Source: CREATING AN AGE-FRIENDLY NATION to HOME MODIFICATIONS AUSTRALIA CONFERENCE 2016 - CANBERRA by The Hon Shayne Neuman MP Shadow Minister for Ageing 29 April 2016 Shayne Neumann MP website

The shadow minister pointed out that there was a "loss of personal attention and care" and that many did not have the computer and other skills needed to use impersonal service like the Myagedcare system.

But this was his party's program: But the LLLB program was his labor party’s brainchild based on the report of the Productivity Commission Inquiry that his government set up in 2010 to give them the blueprint that they and the industry wanted. He was full of praise for the idea and the program. He blamed the coalition government’s implementation but that is because politicians simply cannot conceive, let alone admit that something they have done is fatally flawed.

A fundamentally flawed concept: In referring to “a loss of personal attention and care" the shadow minister was going directly to one of the fatal flaws in the LLLB program labor designed. What citizens required was a system that actually gave personal attention because this is what people in need require - the human empathic touch and that was lacking from the entire LLLB concept.

Instead the vulnerable and disempowered frail elderly were being offered a highly structured, compllex, process driven, top/down centralised system. The care was delivered by an impersonal unregulated free market underpinned by perverse incentives and driven by competitive pressures to sell the elderly an assortment of profitable choices. Genuine personal attention cannot be provided by a system where “buyer beware” is continuously required and where almost every other free market system where people are vulnerable has seen them exploited for profit.

The LLLB market based system was ill conceived and inappropriate for the sector. It failed to address the fatal flaws that were responsible for the failure of the existing system and the intense unhappiness with it.  As a consequence it has become all about words that do not refer to anything real, or as one critical aged care worker put it "all show and no go".

A response to this flawed system: This web site is a critical examination of this system explaining why it is flawed using examples and quoting what people have said about it. It is not the lofty ideals but the flawed system and the ideas that it is based on that are the problem.

This web site supports an alternate community based roadmap and explains why it has a far better chance of meeting the lofty goals that the Aged Care Roadmap claims it wants but which it is not structured to attain. It is based on a system which at its heart has “personal attention” by real local empathic people whose prime interest is to support the frail elderly and help them to get the most that is possible from their lives.  The market will have little choice but to supply the services that they need and want in order to be profitable.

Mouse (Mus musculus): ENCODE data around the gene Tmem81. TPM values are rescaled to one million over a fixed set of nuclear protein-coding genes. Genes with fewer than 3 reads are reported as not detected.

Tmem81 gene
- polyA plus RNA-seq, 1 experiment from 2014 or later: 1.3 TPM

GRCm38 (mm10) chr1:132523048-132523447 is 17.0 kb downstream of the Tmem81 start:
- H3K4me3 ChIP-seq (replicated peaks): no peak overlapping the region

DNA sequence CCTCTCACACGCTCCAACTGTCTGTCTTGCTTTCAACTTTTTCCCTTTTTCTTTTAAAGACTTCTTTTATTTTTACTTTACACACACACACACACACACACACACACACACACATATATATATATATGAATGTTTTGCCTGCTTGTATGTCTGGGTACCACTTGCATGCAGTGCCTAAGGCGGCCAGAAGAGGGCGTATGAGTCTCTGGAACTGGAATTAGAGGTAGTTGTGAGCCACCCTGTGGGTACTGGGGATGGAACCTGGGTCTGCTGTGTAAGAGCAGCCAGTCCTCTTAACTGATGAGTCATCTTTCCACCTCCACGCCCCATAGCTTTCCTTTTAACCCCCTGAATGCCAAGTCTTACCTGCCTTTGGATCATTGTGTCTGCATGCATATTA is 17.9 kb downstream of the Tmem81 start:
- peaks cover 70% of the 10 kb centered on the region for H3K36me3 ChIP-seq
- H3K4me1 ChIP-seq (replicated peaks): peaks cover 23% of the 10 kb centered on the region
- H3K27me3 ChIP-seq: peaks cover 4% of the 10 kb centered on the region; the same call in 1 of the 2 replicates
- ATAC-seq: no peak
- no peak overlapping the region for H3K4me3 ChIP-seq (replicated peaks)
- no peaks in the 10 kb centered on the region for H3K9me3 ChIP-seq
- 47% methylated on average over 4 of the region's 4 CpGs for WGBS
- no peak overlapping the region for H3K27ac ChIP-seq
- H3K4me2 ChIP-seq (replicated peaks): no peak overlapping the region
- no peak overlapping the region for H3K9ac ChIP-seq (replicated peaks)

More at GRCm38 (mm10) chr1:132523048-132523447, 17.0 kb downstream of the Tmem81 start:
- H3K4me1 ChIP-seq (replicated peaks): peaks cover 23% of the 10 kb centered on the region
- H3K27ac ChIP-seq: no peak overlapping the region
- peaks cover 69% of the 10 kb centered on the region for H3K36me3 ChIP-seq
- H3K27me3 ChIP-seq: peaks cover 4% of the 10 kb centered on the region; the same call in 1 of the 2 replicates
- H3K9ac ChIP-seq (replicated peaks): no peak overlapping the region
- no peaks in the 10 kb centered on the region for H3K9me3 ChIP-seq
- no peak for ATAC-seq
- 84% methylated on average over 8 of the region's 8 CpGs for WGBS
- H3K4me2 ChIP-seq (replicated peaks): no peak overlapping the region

To set the stage and show the key differences the linked page below contains a table comparing the LLLB program as set out in the Aged Care Roadmap with the sort of community focused roadmap that we at Aged Care Crisis are pressing for and asking for feedback about. This summarises and gives an overview of the two proposals setting out the differences.

Learn more: Aged Care Roadmap

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Perspective and outline of pages

Perspective: My suggestions for a Community Aged Care Hub are based on many years of experience. I have experienced ideologies and have examined market failures in health and aged care. About this site describes my background and approach.

The failures I see in aged care are mirrored by similar failures in almost every sector where customers are similarly vulnerable. Understanding what has been happening in these other sectors is important in understanding the social forces and their consequences.

Clearly, my way of seeing it is very different to the way many others see it, but the more ways we look at it, the broader our understanding will be. I draw parallels with what I have seen elsewhere and look for patterns of behavior that help us understand. My intention is to encourage people to debate the issues from as many points of view as possible.

By looking at what has happened in these sectors, you can understand why I have made the proposals and it will be clear which are the most important in preventing market failure.

Others will see additional benefits, and yet others will see problems. Something needs to be done, so lets look at the issues from different points of view and try to nut out something that has a chance of working.

On this website, I want to:

  1. explain the rather different approach I have adopted, one based on my experience;
  2. look at what has been happening in aged care when seen in this way;
  3. look at the background in the USA and Australia behind the decision to turn health and aged care into competitive markets;
  4. look at what has happened in these and other similar sectors;
  5. show the thinking I have adopted in suggesting a community aged care hub;
  6. show why the changes I am suggesting have a good chance of working.

The section 'Aged Care Analysis' and linked pages within, focus on some broad themes: